Sexual Orientation Discrimination May Be Unlawful Under Title VII

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In July, 2012 a federal air traffic controller learned that he had been denied a promotion. He believed that he had been denied promotion because of his sexual orientation; so in August, 2012 he contacted an EEOC counselor.  Thereafter, he filed a formal complaint with the U.S Department of Transportation’s Federal Aviation Administration in December 2012.  His complaint alleged that he had been the victim of discrimination on the basis of sex.  The controller claimed that the promotion was denied because he is gay, and therefore amounts to discrimination against him based on his sexual orientation, and his gender. He claimed that he was excluded from the promotion because his supervisor, who had been involved in the selection process, had made several negative comments about his sexual orientation, comments which included telling him that he was “a distraction in the radar room” because he had mentioned his partner. The agency dismissed his complaint as untimely, finding that more than 45 days had elapsed between the event giving rise to the claim and the filing of the complaint in December, 2012. The agency did not rule on the merits of the complaint.

On July 16, 2015, the EEOC reversed the agency’s dismissal.  The EEOC first had to deal with the claim that the complaint was untimely.  Accordingly, the EEOC first determined that the complaint was timely because the controller “could only reasonably have suspected that discrimination occurred after he learned he was not selected for [promotion in July 2012],” and that initial contact with an EEO counselor in August 2012 was sufficient to avoid being time-barred.  Having traversed the timing issue, the EEOC then focused on the substance of the controller’s claims finding that his “allegations of discrimination on the basis of his sexual orientation state a claim of discrimination on the basis of sex within the meaning of Title VII.”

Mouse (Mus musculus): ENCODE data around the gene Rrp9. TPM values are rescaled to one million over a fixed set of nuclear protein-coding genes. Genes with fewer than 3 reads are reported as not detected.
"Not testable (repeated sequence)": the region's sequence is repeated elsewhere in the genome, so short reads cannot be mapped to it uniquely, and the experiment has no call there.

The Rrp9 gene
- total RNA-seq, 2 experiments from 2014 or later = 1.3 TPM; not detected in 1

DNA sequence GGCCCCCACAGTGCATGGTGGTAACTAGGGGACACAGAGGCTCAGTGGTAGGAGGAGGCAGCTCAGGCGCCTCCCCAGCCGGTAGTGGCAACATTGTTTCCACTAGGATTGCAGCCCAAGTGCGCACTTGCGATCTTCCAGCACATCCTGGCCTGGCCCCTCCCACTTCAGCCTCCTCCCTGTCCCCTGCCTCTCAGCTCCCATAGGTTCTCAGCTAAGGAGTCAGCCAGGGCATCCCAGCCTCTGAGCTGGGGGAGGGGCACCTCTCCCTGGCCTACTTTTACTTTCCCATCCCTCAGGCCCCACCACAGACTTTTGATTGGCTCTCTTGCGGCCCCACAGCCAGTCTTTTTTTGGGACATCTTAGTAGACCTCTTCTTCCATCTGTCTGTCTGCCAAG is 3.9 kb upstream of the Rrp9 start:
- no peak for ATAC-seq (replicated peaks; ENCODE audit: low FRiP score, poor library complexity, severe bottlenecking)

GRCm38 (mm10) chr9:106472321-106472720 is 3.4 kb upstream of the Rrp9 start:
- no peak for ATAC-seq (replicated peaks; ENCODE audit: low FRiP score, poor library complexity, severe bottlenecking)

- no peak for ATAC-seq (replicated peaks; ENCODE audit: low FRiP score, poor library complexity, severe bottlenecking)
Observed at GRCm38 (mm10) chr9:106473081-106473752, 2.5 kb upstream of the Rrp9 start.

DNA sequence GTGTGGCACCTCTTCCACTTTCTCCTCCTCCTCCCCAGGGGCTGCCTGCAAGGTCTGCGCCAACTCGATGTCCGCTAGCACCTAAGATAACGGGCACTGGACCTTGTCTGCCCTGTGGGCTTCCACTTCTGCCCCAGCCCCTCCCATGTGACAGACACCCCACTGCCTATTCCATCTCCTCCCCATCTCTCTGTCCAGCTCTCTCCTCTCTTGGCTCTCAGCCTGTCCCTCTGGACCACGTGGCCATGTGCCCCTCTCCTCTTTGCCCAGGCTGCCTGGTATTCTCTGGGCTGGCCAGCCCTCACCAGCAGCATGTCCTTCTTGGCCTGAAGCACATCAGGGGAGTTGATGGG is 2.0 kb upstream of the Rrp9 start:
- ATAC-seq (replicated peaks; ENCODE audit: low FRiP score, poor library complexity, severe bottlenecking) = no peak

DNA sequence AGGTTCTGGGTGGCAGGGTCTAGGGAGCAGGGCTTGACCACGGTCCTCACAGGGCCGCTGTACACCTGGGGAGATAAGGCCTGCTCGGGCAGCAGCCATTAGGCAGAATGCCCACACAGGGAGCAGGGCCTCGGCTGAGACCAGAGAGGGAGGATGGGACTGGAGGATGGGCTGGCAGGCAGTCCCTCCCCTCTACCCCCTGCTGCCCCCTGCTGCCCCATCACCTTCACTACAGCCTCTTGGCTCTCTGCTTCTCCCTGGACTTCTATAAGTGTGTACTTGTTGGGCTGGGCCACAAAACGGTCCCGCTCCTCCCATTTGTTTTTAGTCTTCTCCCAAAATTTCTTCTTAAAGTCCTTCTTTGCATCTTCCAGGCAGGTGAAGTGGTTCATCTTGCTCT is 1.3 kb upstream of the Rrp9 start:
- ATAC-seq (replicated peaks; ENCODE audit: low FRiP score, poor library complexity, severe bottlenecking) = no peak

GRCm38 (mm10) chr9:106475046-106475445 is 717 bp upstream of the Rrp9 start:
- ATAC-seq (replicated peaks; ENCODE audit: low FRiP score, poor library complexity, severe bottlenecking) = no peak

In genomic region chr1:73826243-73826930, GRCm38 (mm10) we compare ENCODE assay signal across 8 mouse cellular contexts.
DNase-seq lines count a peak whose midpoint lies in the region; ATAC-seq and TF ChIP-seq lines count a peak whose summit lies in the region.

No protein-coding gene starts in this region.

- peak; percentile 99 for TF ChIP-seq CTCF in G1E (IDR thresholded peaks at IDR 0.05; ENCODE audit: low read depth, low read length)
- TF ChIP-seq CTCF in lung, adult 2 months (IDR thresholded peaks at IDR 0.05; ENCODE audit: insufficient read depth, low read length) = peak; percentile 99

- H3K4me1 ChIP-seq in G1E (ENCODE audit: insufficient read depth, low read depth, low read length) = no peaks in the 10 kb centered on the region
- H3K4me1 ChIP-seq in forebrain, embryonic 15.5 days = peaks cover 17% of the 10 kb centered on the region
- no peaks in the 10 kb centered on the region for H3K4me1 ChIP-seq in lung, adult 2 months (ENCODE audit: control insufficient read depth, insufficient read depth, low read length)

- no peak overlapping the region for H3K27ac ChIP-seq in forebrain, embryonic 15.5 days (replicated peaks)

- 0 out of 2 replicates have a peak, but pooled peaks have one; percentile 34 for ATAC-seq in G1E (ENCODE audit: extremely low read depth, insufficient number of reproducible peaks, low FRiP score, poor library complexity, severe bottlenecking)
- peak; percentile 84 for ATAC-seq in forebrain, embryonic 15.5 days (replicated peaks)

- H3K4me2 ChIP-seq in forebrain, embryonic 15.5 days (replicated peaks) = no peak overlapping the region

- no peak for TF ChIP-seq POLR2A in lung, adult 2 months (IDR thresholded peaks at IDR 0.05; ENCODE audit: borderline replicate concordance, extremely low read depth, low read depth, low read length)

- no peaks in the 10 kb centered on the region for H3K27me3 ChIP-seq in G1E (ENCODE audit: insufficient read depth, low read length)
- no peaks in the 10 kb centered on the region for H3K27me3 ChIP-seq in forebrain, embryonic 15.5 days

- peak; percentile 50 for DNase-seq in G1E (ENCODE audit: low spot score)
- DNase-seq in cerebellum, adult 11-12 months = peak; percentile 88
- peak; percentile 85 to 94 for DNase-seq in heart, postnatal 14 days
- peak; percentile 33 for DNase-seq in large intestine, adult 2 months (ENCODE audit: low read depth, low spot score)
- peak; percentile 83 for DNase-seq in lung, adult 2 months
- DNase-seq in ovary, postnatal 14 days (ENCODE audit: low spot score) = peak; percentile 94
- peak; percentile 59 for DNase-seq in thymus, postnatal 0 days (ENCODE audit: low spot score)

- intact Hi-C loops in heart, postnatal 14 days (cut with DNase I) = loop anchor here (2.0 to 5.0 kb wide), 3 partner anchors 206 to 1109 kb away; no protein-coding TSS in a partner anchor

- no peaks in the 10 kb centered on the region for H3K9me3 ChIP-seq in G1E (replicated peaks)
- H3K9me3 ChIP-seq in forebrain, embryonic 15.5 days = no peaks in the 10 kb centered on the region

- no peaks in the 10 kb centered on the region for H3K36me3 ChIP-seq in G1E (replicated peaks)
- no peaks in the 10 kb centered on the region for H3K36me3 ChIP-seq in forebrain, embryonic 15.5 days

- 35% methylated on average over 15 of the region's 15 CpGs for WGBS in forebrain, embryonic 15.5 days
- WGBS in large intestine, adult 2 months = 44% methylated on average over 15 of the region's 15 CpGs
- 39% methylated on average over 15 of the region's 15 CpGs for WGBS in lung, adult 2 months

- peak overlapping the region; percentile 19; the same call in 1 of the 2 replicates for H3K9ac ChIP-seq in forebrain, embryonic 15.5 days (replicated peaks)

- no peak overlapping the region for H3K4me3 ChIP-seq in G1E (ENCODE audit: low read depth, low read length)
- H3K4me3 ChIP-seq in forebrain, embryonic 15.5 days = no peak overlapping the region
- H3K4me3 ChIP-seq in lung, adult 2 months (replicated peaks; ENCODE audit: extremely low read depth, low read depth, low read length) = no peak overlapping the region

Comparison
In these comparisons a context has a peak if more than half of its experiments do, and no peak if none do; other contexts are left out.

The EEOC’s decision acknowledged that Title VII does not explicitly list “sexual orientation” as a basis for employment discrimination claims.  The EEOC’s analysis, however, determined that because “as any other Title VII case involving allegations of sex discrimination,” the inquiry in a sexual orientation claim is whether an employer has “‘relied on sex-based consideration’ or ‘take[n] gender into account’ when taking the challenged employment action.” The EEOC therefore ruled “that sexual orientation is inherently a ‘sex-based consideration,’ and an allegation of discrimination based on sexual orientation is necessarily an allegation of sex discrimination under Title VII.”  Accordingly, based on this decision, Title VII was intended to cover “sexual orientation” claims.

The EEOC’s ruling provided significant support and explanation for the decision.  The EEOC noted that, “discrimination on the basis of sexual orientation is premised on sex-based preferences, assumptions, expectations, stereotypes, or norms. ‘Sexual orientation’ as a concept cannot be defined or understood without reference to sex.”  As a result, “sexual orientation discrimination is sex discrimination because it necessarily entails treating an employee less favorably because of the employee’s sex.”  The EEOC also found that “sexual orientation discrimination is also sex discrimination because it is associational discrimination on the basis of sex. That is, an employee alleging discrimination on the basis of sexual orientation is alleging that his or her employer took his or her sex into account by treating him or her differently for associating with a person of the same sex.”  Finally, the EEOC explained that “sexual orientation discrimination also is sex discrimination because it necessarily involves discrimination based on gender stereotypes.”

Based on this analysis, the EEOC set forth a standard by which sexual orientation discrimination claims could be set forth under Title VII.  Based on the EEOC’s ruling, a complaining party must prove that an adverse employment action met the following criteria:

  • “involved treatment that would not have occurred but for the individual’s sex”;
  • “was based on the sex of the person(s) the individual associates with”; and/or
  • “was premised on the fundamental sex stereotype, norm, or expectation that individuals should be attracted only to those of the opposite sex.”

As a result of the EEOC’s decision, sexual orientation discrimination claims might be sustainable as sex discrimination claims under Title VII.  While the EEOC’s ruling is clear and unequivocal, the EEOC’s decision does not immediately resolve this issue for private employers.  While courts generally give deference to decisions by the EEOC, courts are not required to follow the EEOC’s decisions or guidance.  As a result, EEOC decisions at best represent tenuous precedents, ultimately the only binding decisions come from the various Circuit Courts of Appeal.

Currently there are multiple precedents, including decisions within the federal courts of appeal, which hold that it is not unlawful under Title VII for employers to discriminate against workers on the basis of sexual orientation.  While the EEOC’s decision is not binding, it is influential.  When considered together with recent Supreme Court decisions on same sex marriage, the EEOC’s decision may provide the foundation for a similar decision from a federal circuit court of appeal.

Scott M. Plamondon, Attorney at Law  |  Weintraub Tobin